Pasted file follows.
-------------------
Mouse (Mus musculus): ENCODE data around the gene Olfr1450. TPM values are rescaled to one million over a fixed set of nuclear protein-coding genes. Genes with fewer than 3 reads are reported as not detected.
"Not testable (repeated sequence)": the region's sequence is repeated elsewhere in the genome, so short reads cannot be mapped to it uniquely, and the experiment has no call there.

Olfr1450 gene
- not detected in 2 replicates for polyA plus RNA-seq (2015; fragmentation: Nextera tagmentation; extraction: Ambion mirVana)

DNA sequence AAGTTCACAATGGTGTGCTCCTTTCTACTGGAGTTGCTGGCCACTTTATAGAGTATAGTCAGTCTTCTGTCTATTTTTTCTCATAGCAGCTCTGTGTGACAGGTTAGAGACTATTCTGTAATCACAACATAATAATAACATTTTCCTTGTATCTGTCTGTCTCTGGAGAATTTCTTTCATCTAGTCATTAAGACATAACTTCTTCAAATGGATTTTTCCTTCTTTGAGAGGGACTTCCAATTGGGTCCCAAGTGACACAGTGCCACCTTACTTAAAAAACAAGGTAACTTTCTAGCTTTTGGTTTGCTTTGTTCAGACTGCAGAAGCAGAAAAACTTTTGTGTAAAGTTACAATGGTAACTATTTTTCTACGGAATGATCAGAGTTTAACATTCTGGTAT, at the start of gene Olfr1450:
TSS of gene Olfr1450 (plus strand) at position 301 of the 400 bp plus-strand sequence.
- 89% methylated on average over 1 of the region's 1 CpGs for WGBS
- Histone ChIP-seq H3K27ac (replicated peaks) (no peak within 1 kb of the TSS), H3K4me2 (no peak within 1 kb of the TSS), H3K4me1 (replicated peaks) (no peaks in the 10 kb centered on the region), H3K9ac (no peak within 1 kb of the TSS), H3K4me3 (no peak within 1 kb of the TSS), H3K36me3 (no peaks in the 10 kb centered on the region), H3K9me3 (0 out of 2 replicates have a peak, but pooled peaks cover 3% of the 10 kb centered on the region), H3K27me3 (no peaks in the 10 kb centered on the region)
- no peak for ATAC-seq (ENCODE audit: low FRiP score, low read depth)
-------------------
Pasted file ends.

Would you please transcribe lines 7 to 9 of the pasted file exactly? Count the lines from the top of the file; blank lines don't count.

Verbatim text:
- 89% methylated on average over 1 of the region's 1 CpGs for WGBS
- Histone ChIP-seq H3K27ac (replicated peaks) (no peak within 1 kb of the TSS), H3K4me2 (no peak within 1 kb of the TSS), H3K4me1 (replicated peaks) (no peaks in the 10 kb centered on the region), H3K9ac (no peak within 1 kb of the TSS), H3K4me3 (no peak within 1 kb of the TSS), H3K36me3 (no peaks in the 10 kb centered on the region), H3K9me3 (0 out of 2 replicates have a peak, but pooled peaks cover 3% of the 10 kb centered on the region), H3K27me3 (no peaks in the 10 kb centered on the region)
- no peak for ATAC-seq (ENCODE audit: low FRiP score, low read depth)